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So you want your church to be visitor friendly…

Note: I shared this on another site earlier this year. We’re now plugging into a good congregation, but I think it’s still worth posting.

 

My family attended seven different churches so far this year. We have one that we plan to see again, plus maybe a handful more to at least visit.

Most churches want to encourage visitors who arrive. They want to make a good impression. They want people to come, then come back, and then stay. So let me say at the top that you are always going to struggle with this, and it’s not always your fault when it doesn’t work out. Your best efforts at visitor friendliness are going to fall short because different visitors are looking for different experiences.

 

For instance, how to greet a visitor? When our family walks into a new church, my wife is willing to announce her name to the first person she sees, notify them that we are there for the first time, and ask how to get to the sanctuary. On the other hand, I would rather walk in quietly, find the room and go sit down with the least amount of air disturbance. How should you handle this? Do you have greeters ready to offer a handshake and a program and walk them to the sanctuary entrance? Do you let people enter on their own, presuming that navigating from your main entrance is simple? Both are good strategies, but neither works for all people. While I’m more introverted than my wife, I think the greeter method is probably best. I’m not offended by someone who wants to greet me, even if I don’t need it.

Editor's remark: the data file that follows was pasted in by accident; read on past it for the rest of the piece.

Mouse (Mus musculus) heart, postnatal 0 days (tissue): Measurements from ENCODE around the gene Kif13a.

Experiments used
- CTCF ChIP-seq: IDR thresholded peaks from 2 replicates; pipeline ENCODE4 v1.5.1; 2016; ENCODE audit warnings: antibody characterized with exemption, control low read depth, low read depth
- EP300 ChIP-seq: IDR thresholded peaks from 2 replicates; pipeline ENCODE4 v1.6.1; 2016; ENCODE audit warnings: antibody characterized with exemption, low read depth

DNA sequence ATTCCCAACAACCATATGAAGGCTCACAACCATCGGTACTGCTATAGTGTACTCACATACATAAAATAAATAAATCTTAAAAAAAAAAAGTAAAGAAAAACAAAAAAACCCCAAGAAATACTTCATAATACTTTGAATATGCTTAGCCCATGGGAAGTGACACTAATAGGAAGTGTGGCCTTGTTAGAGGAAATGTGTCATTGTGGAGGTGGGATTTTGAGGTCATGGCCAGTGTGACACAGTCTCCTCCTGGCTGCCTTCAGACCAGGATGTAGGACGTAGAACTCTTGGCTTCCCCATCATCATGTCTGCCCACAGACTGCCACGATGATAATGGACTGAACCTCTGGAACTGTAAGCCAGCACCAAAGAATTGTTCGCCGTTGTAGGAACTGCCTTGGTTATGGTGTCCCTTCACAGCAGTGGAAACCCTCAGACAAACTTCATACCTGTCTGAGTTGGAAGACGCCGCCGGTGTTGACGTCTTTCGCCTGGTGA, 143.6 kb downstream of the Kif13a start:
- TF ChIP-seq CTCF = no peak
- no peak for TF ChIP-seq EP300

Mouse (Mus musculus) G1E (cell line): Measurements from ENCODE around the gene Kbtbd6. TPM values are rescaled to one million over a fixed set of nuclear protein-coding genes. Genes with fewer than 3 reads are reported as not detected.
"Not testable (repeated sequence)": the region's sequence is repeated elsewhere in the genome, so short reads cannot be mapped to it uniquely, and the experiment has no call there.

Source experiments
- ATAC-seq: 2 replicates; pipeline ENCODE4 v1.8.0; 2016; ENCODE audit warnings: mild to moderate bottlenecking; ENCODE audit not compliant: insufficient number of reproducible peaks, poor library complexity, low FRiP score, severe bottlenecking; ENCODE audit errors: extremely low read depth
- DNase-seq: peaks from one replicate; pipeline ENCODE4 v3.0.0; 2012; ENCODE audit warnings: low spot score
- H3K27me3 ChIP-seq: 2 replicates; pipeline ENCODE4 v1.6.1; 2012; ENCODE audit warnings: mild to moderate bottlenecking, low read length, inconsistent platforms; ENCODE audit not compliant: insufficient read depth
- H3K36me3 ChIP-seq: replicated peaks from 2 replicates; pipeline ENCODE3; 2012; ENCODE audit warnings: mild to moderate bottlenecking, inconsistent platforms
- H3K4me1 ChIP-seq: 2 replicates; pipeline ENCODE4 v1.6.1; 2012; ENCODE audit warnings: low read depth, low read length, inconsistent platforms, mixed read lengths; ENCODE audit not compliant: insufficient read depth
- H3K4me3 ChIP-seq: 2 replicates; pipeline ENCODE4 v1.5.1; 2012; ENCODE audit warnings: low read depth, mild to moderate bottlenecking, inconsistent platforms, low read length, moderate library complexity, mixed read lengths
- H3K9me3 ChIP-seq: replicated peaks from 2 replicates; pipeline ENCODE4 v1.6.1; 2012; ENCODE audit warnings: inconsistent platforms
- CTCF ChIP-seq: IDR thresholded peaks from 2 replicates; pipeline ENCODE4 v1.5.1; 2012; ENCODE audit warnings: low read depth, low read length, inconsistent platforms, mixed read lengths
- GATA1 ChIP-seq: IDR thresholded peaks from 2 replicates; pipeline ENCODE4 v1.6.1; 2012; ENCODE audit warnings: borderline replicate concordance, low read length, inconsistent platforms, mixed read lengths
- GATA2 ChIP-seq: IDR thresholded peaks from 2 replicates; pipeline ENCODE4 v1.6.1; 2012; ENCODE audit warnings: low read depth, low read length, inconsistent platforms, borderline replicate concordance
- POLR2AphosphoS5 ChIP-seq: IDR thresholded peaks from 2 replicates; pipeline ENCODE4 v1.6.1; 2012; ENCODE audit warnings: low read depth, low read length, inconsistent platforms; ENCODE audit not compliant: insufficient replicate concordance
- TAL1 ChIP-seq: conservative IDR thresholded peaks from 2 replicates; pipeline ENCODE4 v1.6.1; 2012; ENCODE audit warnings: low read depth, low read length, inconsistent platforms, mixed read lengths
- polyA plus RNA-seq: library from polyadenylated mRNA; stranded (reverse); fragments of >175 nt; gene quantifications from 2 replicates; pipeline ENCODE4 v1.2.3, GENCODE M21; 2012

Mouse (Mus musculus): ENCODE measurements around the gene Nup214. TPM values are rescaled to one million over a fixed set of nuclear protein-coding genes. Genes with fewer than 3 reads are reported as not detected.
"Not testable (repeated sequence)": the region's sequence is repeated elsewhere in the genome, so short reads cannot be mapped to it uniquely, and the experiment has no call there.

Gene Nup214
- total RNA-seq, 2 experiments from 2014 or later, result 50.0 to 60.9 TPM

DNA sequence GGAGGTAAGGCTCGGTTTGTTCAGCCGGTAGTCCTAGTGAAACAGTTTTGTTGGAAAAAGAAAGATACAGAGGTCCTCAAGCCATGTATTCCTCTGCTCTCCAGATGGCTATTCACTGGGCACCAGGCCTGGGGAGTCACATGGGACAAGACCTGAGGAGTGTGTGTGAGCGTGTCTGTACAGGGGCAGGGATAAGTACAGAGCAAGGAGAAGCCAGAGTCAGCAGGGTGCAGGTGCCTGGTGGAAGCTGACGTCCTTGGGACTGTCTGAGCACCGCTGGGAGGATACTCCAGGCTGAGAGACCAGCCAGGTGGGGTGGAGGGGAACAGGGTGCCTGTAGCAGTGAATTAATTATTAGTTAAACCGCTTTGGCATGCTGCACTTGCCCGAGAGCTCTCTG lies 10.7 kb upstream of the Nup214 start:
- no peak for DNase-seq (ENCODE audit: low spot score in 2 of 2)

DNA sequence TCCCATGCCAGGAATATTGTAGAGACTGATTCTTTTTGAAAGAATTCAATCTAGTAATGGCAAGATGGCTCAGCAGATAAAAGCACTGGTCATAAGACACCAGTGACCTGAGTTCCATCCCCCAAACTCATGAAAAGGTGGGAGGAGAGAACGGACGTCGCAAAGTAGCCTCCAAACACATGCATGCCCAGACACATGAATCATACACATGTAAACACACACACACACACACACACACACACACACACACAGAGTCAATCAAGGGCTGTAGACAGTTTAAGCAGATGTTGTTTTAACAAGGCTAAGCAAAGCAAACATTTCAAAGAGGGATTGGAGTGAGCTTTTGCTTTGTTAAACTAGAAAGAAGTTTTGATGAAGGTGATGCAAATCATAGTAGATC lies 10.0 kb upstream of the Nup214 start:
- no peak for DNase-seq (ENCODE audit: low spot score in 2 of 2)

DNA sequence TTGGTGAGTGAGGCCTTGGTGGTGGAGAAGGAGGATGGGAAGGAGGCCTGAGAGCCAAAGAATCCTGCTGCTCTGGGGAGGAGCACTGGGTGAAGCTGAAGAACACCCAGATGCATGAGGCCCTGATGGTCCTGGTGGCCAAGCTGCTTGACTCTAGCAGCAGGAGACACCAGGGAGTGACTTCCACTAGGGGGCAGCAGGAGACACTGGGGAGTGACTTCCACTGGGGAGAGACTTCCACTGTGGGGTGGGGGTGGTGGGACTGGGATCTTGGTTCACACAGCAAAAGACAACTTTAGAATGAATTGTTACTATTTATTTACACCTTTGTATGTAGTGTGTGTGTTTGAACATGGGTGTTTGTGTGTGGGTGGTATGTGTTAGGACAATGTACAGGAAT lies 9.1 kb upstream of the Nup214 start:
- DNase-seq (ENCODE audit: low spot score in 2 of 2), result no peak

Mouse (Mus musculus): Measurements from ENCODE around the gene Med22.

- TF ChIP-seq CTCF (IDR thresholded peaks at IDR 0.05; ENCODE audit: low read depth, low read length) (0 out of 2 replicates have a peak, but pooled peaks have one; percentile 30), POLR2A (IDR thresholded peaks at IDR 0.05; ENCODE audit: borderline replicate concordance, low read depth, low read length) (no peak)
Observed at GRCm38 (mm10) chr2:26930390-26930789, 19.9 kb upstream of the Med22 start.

But someone walking into your building should be able to figure out where to go without personal contact. And it’s not just your main entrance that requires attention. Based upon the layout of your parking lot, the front door is often not the closest from the car. My last church had a beautiful main entrance where greeters greeted with gusto and elan. But on the south side of the lot was a door that was much closer from where many parked, with almost immediate access to the sanctuary. Yet in the 5 years that we were there, they never put a greeter at that door.